• Although teen drinking has decreased in recent years, binge drinking has increased among adolescents. In fact, teens are engaging in extreme binging or drinking up to ten or more drinks in a row. 
  •  Alcohol can cause alterations to the brain structure and function which may have effects into adulthood. An ABC News Report on Girl Binge Drinking describes the dangers of binge drinking on the female brain. Researchers found that girls who drink alcohol have more chances of experiencing brain damage than male teens.
- See more at: http://forhighschoolcounselors.blogspot.com/2015/03/extreme-teen-binge-drinking.html#sthash.ABQOgeeG.dpuf
Alcohol Facts
  • Teens who start drinking before the age of 15 are five times more likely to be dependent on alcohol than those who started drinking at the age of 21.  Delaying consumption of alcohol can make a significant impact on alcohol dependence.
  • Out of teens surveyed in 2006, 7.2 million reported binge drinking and 2.4 million reported being heavy drinkers. Binge drinking (National Institute of Alcohol and Addition) is defined by drinking five or more drinks in a two hour period. In the blog post, Kids Don't Need to Practice Drinking for College, the author tackles the belief by parents that kids have to practice drinking for college.  Binge drinking does not start in college; however, it intensifies when parental boundaries are removed.
  • When teens drink, they tend to consume alcohol more intensely than adults. For example, teens will consume at least four to five drinks at one time (whoa!) compared to adults who tend to consume four to five within 2 hours when binge drinking.
  • Although teen drinking has decreased in recent years, binge drinking has increased among adolescents. In fact, teens are engaging in extreme binging or drinking up to ten or more drinks in a row. 
  •  Alcohol can cause alterations to the brain structure and function which may have effects into adulthood. An ABC News Report on Girl Binge Drinking describes the dangers of binge drinking on the female brain. Researchers found that girls who drink alcohol have more chances of experiencing brain damage than male teens.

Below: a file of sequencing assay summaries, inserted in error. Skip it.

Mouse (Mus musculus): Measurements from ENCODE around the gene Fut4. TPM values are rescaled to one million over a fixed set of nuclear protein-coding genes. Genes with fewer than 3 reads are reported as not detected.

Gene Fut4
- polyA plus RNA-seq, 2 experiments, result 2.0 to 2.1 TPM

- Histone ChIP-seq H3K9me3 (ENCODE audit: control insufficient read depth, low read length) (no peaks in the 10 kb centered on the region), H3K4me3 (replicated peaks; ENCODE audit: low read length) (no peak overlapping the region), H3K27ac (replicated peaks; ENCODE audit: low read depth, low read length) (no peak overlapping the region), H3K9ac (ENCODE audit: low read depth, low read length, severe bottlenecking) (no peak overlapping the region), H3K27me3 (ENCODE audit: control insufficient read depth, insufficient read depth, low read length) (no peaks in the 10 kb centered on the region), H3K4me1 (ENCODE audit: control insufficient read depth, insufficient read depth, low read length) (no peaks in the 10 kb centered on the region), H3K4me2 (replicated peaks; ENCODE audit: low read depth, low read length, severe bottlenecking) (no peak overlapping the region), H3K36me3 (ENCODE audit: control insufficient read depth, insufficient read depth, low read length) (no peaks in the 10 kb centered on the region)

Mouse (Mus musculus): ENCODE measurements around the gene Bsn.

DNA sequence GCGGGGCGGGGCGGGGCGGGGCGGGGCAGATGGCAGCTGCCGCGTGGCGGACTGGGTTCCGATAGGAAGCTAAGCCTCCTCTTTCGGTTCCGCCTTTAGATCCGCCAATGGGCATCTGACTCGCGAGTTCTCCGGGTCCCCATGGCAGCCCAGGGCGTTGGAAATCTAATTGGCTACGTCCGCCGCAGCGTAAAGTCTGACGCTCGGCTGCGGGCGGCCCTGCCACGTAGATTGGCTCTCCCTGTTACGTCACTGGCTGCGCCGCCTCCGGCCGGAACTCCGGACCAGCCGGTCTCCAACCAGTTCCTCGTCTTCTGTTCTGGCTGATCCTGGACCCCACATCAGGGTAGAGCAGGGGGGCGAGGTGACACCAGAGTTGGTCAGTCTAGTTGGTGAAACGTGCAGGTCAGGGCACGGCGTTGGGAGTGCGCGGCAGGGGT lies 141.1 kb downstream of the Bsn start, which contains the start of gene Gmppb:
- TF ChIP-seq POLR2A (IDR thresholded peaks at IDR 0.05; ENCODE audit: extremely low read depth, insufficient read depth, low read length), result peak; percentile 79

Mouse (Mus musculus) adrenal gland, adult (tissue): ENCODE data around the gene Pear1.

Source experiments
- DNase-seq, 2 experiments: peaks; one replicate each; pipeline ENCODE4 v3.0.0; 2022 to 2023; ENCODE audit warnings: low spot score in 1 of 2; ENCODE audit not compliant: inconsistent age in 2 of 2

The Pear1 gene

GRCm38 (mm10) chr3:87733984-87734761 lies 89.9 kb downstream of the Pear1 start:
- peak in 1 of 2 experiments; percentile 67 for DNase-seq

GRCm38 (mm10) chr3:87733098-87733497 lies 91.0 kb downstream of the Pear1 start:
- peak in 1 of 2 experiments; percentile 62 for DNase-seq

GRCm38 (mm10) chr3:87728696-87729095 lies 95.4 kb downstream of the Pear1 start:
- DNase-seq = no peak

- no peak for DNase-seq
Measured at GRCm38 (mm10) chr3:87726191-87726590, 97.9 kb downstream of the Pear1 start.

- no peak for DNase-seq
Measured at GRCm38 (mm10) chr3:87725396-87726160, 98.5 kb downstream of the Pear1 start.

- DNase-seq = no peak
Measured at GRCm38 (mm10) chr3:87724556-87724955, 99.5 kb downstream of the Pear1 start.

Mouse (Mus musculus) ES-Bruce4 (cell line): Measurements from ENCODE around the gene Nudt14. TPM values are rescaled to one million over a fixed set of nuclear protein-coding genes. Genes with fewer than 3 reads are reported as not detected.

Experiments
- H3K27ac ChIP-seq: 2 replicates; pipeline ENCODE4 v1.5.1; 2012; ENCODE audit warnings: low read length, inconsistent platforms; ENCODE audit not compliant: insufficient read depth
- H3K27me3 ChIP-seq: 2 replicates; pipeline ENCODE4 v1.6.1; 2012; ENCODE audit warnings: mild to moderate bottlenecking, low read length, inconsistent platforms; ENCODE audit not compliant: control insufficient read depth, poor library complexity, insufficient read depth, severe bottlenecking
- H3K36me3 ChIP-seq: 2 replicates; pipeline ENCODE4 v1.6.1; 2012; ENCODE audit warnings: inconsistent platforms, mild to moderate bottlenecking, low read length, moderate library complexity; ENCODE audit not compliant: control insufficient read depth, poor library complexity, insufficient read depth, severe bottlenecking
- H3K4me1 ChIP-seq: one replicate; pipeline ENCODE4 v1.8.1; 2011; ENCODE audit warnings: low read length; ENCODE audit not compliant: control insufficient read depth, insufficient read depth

- See more at: http://forhighschoolcounselors.blogspot.com/2015/03/extreme-teen-binge-drinking.html#sthash.ABQOgeeG.dpuf

Articles
How Kids Smuggle Booze Under Your Nose
 
Assessment
Self Test for Teens

Facts 
Alcohol Facts
  • Teens who start drinking before the age of 15 are five times more likely to be dependent on alcohol than those who started drinking at the age of 21.  Delaying consumption of alcohol can make a significant impact on alcohol dependence.
  • Out of teens surveyed in 2006, 7.2 million reported binge drinking and 2.4 million reported being heavy drinkers. Binge drinking (National Institute of Alcohol and Addition) is defined by drinking five or more drinks in a two hour period. In the blog post, Kids Don't Need to Practice Drinking for College, the author tackles the belief by parents that kids have to practice drinking for college.  Binge drinking does not start in college; however, it intensifies when parental boundaries are removed.
  • When teens drink, they tend to consume alcohol more intensely than adults. For example, teens will consume at least four to five drinks at one time (whoa!) compared to adults who tend to consume four to five within 2 hours when binge drinking.
  • Although teen drinking has decreased in recent years, binge drinking has increased among adolescents. In fact, teens are engaging in extreme binging or drinking up to ten or more drinks in a row.